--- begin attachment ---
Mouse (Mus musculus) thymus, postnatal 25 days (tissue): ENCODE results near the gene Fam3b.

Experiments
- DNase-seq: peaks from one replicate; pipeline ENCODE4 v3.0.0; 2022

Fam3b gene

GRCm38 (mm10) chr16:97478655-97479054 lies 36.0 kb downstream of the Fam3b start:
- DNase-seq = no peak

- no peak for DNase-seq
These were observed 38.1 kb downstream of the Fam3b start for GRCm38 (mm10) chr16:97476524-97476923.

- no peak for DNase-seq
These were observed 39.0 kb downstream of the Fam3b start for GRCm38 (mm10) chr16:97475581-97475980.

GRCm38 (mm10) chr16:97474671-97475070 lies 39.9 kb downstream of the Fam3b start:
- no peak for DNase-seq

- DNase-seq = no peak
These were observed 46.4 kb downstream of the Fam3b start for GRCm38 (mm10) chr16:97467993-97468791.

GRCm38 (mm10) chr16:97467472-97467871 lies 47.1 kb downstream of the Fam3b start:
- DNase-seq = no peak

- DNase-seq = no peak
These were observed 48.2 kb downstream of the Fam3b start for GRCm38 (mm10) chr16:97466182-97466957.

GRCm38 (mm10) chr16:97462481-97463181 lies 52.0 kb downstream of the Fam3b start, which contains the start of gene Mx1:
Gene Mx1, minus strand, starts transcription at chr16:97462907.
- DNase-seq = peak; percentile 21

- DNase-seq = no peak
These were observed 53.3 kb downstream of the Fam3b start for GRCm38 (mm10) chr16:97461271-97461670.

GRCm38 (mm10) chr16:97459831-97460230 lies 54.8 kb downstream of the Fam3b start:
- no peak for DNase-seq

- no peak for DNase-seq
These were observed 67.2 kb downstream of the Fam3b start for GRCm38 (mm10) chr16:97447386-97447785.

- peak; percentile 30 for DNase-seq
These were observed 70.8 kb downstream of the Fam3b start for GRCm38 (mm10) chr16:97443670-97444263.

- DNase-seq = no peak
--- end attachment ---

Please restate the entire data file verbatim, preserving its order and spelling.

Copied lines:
Mouse (Mus musculus) thymus, postnatal 25 days (tissue): ENCODE results near the gene Fam3b.

Experiments
- DNase-seq: peaks from one replicate; pipeline ENCODE4 v3.0.0; 2022

Fam3b gene

GRCm38 (mm10) chr16:97478655-97479054 lies 36.0 kb downstream of the Fam3b start:
- DNase-seq = no peak

- no peak for DNase-seq
These were observed 38.1 kb downstream of the Fam3b start for GRCm38 (mm10) chr16:97476524-97476923.

- no peak for DNase-seq
These were observed 39.0 kb downstream of the Fam3b start for GRCm38 (mm10) chr16:97475581-97475980.

GRCm38 (mm10) chr16:97474671-97475070 lies 39.9 kb downstream of the Fam3b start:
- no peak for DNase-seq

- DNase-seq = no peak
These were observed 46.4 kb downstream of the Fam3b start for GRCm38 (mm10) chr16:97467993-97468791.

GRCm38 (mm10) chr16:97467472-97467871 lies 47.1 kb downstream of the Fam3b start:
- DNase-seq = no peak

- DNase-seq = no peak
These were observed 48.2 kb downstream of the Fam3b start for GRCm38 (mm10) chr16:97466182-97466957.

GRCm38 (mm10) chr16:97462481-97463181 lies 52.0 kb downstream of the Fam3b start, which contains the start of gene Mx1:
Gene Mx1, minus strand, starts transcription at chr16:97462907.
- DNase-seq = peak; percentile 21

- DNase-seq = no peak
These were observed 53.3 kb downstream of the Fam3b start for GRCm38 (mm10) chr16:97461271-97461670.

GRCm38 (mm10) chr16:97459831-97460230 lies 54.8 kb downstream of the Fam3b start:
- no peak for DNase-seq

- no peak for DNase-seq
These were observed 67.2 kb downstream of the Fam3b start for GRCm38 (mm10) chr16:97447386-97447785.

- peak; percentile 30 for DNase-seq
These were observed 70.8 kb downstream of the Fam3b start for GRCm38 (mm10) chr16:97443670-97444263.

- DNase-seq = no peak